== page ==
I had my hike and did my rehab on the trail. Much better to do walking lunges and other knee tortures where I could bask in the warmth of the morning instead of being indoors. It even smelled better than a rehab gym. I breathed in and out while watching a hawk hunt down its prey, and wondered why I’d never ridden my bike on that trail. It was fairly devoid of foot traffic and not very long. On a day when I’m crunched for time it might be an ideal ride. I kept seeing signs posted for no dogs, no horses, but nary a mention of no bikes. I could manage it at a later date, knowing where it ends and eventually meets up with Murphy Ranch Park. What a great idea for a ride. Then on the way back, I saw a small sign, albeit hidden behind some brush and in a roped off area: ‘No Bikes’. My excitement was quelled. Hopes were dashed. It wasn’t fair. Just a single sign with a picture of a bike crossed out. It also had a picture of a horse crossed out but certainly, the trail still held remnants of a horse having been there. Even though I imagined it’d be difficult for a ranger to ride up behind a horse and wrangle it to give its owner a fine, I wondered why a bike wasn’t permitted. But, if that’s the way it goes, then that’s the way it goes. I didn’t want a fine. I’d find somewhere else to get my knobbies dirty.
The exit of the trail empties right into the entrance of the parking lot and I could see the white passenger door to my Mini with some people standing next to it pointing and laughing. My heart raced a little faster. How dare they! I clicked the remote to unlock the doors so the evil laughers would take the hint the owner was approaching and they should back up out my face before something bad happens. I stared them down and then realized why they were heckling my Mini. Nestled beneath its clean black wiper blade rested a manila parking ticket. But, why? I parked in a side stall with a box around it and a line separating a box behind it. I read the ticket. ‘Parking in a no-parking’. What? There’s no sign stating that anywhere! There was only a dumpster a foot away from my hood. I eyed the dumpster. And then recalled that notion, that gut instinct, that slice of intuition from earlier that I uncaringly, even hubristically, shoved away. On that dumpster, let me reiterate, a foot away, was a sign mocking me: ‘School bus parking only M-F 8:00 AM-11:00AM’. I brushed the dirt off my pants and glanced down at my watch: 11:20. Guilty as charged. $70 for the infraction. Oyster shell opened. Grain of sand imbedded.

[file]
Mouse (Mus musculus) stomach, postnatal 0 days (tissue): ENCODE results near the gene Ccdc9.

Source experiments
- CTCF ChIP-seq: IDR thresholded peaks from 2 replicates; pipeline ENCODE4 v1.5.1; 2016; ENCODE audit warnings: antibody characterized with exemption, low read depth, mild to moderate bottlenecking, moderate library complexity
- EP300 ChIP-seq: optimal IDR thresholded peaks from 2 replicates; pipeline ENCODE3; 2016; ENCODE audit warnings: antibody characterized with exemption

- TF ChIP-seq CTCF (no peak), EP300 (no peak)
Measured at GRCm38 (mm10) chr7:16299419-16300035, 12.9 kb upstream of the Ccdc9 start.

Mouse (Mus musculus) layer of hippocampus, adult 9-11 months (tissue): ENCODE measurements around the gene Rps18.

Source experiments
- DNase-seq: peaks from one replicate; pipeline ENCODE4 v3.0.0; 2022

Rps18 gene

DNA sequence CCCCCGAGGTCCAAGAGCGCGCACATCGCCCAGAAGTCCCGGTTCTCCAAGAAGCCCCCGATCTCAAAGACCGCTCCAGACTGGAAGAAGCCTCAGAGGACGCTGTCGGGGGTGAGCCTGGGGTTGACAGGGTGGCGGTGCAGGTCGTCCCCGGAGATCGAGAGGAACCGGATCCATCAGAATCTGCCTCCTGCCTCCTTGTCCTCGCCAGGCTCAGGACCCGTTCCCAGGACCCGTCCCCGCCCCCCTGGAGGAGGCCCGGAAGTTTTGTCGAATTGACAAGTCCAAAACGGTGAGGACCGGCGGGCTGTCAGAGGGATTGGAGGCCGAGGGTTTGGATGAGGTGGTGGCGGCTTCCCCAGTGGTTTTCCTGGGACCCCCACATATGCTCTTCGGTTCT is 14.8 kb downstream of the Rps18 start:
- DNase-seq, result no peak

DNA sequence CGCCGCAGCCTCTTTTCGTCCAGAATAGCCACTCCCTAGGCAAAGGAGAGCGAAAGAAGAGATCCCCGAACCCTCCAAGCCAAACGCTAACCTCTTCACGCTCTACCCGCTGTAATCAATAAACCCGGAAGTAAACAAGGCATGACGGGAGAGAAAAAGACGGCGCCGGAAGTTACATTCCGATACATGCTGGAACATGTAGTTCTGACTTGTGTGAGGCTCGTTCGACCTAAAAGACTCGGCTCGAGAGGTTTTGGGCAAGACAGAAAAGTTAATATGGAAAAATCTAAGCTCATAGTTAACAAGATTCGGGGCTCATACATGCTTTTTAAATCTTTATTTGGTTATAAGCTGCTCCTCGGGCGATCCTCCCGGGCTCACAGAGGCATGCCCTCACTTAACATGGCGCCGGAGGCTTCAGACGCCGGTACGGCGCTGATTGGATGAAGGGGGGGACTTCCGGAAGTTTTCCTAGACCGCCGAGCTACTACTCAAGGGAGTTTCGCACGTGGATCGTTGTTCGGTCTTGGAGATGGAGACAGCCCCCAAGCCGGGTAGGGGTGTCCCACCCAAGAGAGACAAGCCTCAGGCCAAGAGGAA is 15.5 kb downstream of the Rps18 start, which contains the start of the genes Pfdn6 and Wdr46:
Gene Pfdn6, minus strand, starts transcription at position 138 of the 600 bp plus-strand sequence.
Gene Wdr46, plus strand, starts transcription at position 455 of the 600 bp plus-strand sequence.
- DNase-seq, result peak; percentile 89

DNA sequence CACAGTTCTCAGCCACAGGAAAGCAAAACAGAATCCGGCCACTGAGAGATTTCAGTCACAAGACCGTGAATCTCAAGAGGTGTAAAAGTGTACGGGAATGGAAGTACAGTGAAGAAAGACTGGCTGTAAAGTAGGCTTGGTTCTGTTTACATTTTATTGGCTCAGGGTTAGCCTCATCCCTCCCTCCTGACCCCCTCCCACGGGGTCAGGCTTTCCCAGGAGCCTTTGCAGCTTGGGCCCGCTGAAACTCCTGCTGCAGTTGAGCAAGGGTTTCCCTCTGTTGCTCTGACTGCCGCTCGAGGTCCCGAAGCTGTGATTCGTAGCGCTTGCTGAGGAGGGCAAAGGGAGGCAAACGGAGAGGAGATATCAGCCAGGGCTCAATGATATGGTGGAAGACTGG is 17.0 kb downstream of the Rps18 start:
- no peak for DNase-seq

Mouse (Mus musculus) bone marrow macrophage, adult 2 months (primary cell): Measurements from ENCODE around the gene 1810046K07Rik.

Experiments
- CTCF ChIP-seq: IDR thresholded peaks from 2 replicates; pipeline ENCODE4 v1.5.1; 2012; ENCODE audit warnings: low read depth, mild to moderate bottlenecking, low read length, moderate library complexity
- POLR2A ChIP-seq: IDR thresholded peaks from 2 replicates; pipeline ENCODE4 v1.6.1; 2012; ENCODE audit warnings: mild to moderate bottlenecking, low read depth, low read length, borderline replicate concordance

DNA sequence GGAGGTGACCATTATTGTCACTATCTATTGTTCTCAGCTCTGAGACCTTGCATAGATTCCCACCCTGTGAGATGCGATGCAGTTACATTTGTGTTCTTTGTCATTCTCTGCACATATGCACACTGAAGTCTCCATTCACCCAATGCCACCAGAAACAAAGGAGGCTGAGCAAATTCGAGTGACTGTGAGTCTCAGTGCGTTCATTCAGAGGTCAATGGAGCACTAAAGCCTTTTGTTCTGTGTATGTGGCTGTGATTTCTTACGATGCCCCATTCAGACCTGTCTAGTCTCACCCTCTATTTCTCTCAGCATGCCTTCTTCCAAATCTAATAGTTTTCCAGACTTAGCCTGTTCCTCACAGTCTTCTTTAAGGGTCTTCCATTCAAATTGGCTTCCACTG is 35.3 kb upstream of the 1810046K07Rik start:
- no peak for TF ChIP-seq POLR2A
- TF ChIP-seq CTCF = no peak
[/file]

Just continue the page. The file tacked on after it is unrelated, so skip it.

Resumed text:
I started up my car and as I drove home I knew what I had to do. I had to ride the trail to amend this wrong. To soothe the suffering. To stuff the pacifier of righteous indignation into the fussy mouth of justice, which in this case was a park ranger but you get the gist. Does that make me a bad person? Just as this isn’t about oysters’ mating rituals, it’s also not about what makes a person bad, although I’m not going to argue that the lyrics to ‘Bad’ by Michael Jackson weren’t racing through my hippocampus as I pedaled around every bend and over every rutted hill. I’d like to tell you I rode with reckless abandon, screaming loudly, ‘Because I’m bad, I’m bad, you know it!’ as I rode past the posted sign with the bike crossed out, but anyone who reads this and is aware of my knee will know better. Truth is, that sign was like a burning cross and I didn’t want to get too close for fear of being branded with the image somewhere that only a coroner would see when I’m dead. However, what I can tell you is no oysters were hurt as a result of this rant. FYI, it can take three years for that pearl to appear and all because of an oyster’s spite and will to stay the path it was on regardless of something that was irritating it. Aren’t you glad it didn’t take that long for me?